From natural disasters to missing persons, search and rescue (SAR) dogs are irreplaceable and potentially life-saving partners for law enforcement agencies and first responders of all kinds. To become a SAR dog, both animal and handler must go through rigorous training that puts their intelligence, agility, stamina and determination to the test.
What is SAR?
SAR missions involve locating and providing immediate aid to people – or even other animals – who are in distress or imminent danger. These missions can occur in any location – large bodies of water, rugged terrain, urban and suburban locations, deserts, forests and, well, anywhere someone finds themselves in need of help. People and dogs involved in SAR missions must be ready to get the job done in any environment.
In what type of mission does a SAR dog assist?
SAR dogs are classified by the methods used to locate and follow scents.
The three types of dogs are:
- Air-scenting (locating humans in general, tracking)
- Following ground disturbances
- Trailing (following the scent of a specific person)
Using their well-developed sense of smell, dogs use their noses to locate people in a variety of SAR missions, including:
- Assisting law enforcement with crime scenes
- Weather-related disasters
- Collapsed buildings
Which breeds excel at SAR?
Becoming a SAR dog requires an immense amount of skill, and not every dog is up to this task. Breeds that traditionally are chosen as SAR dogs include German shepherds, Labrador retrievers, Dobermans, Rottweilers, giant Schnauzers and golden retrievers. Additionally, dogs should be fully grown (at least 18 months old) before beginning certification.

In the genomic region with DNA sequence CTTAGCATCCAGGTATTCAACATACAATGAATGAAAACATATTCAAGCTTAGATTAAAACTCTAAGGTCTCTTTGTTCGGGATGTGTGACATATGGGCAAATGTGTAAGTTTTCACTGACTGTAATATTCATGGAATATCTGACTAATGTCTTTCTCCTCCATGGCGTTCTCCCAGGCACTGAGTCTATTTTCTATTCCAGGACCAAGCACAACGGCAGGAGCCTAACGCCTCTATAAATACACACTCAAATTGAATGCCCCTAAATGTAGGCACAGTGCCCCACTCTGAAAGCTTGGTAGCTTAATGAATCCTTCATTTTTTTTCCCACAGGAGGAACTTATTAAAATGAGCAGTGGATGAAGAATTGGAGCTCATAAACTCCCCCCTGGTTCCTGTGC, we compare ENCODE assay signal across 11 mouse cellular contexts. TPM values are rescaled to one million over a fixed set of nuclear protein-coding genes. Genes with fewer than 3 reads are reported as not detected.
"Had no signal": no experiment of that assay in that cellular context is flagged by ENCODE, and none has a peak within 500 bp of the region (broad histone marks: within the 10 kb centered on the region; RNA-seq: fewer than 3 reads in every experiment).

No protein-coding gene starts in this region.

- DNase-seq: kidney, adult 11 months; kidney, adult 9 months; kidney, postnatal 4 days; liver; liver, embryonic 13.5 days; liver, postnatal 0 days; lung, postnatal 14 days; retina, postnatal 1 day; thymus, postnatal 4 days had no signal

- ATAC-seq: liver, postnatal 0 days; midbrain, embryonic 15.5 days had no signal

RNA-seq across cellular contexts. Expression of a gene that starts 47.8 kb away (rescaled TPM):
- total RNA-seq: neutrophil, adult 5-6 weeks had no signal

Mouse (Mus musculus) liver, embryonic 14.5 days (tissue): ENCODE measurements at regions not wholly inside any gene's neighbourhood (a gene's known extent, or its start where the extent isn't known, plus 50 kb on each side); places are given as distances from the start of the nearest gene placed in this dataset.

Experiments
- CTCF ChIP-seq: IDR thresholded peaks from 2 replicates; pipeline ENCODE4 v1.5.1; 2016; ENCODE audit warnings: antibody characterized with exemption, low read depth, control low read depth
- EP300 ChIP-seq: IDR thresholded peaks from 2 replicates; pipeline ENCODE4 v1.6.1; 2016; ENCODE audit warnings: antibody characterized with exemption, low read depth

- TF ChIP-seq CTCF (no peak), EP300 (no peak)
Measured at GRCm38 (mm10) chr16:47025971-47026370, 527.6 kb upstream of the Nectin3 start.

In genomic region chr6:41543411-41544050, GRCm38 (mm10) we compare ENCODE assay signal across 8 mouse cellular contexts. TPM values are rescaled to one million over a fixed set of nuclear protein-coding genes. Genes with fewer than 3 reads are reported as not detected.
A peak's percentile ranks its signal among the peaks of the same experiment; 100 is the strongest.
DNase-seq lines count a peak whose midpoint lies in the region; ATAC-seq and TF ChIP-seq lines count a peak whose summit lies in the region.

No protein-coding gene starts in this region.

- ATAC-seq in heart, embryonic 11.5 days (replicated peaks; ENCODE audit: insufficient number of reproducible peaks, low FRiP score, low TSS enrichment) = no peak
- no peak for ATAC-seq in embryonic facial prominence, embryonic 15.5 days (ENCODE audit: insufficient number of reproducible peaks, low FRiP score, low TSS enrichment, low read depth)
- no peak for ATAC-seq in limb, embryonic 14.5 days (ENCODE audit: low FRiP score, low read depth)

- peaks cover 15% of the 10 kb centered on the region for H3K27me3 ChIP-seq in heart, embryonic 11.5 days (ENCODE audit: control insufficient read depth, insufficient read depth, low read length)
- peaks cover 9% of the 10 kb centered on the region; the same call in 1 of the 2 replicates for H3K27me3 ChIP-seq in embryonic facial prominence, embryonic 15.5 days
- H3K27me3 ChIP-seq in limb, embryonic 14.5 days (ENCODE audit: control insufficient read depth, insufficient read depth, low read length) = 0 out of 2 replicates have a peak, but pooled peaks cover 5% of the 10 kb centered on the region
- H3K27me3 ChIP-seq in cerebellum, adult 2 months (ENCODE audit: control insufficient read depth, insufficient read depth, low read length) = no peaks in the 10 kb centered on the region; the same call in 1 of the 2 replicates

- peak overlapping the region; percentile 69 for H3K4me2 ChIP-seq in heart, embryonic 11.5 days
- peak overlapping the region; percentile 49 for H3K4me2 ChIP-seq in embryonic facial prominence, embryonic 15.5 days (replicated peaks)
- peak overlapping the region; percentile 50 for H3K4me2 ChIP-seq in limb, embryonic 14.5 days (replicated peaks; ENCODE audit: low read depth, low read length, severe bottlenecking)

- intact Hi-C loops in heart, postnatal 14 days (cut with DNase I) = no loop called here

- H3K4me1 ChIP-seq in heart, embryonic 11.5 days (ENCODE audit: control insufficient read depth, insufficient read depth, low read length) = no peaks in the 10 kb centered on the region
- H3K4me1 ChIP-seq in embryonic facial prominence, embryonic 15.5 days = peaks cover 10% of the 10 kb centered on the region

What are the training requirements?
Dogs can be trained for any situation – live person search, wilderness or urban tracking, disaster and cadaver searches – but to begin laying the groundwork for SAR training, many handlers will begin training their dogs as puppies by playing games such as hide and seek with the addition of simple commands.
SAR dogs must also prove their endurance, friendliness, trainability and agility to obtain their certification. The official SAR training can take anywhere from six months to two years, depending on the hours both the handlers and dogs are willing to put into it.
What certifications do my dog and I need to become SAR certified?
In order to participate in SAR missions, groups require each dog and handler to pass the national certification and be recertified every few years.
Individual teams may have varying requirements for handlers, but most teams require handlers to have crime scene preservation, first aid, CPR, canine first aid, lost person behavior, map reading, compass use, and radio communication certifications along with courses in the Incident Command System. Handlers are also required to complete SAR-specific certifications.
In addition to nationally recognized obedience training, dogs must also complete their own SAR certifications. More information on this training is listed below.
Where can I obtain my/my dog’s SAR certifications?
Nationally recognized SAR certifications are offered by a variety of organizations. Visit the following organizations’ websites to learn more about their training programs and certifications.
- FEMA’s Urban Search and Rescue Certification
- National Association of Search and Rescue (NASAR) – Handler specific
- NASAR – Canine specific
- Search and Rescue Dogs of the United States (SARDUS)
- National Search Dog Alliance (NSDA)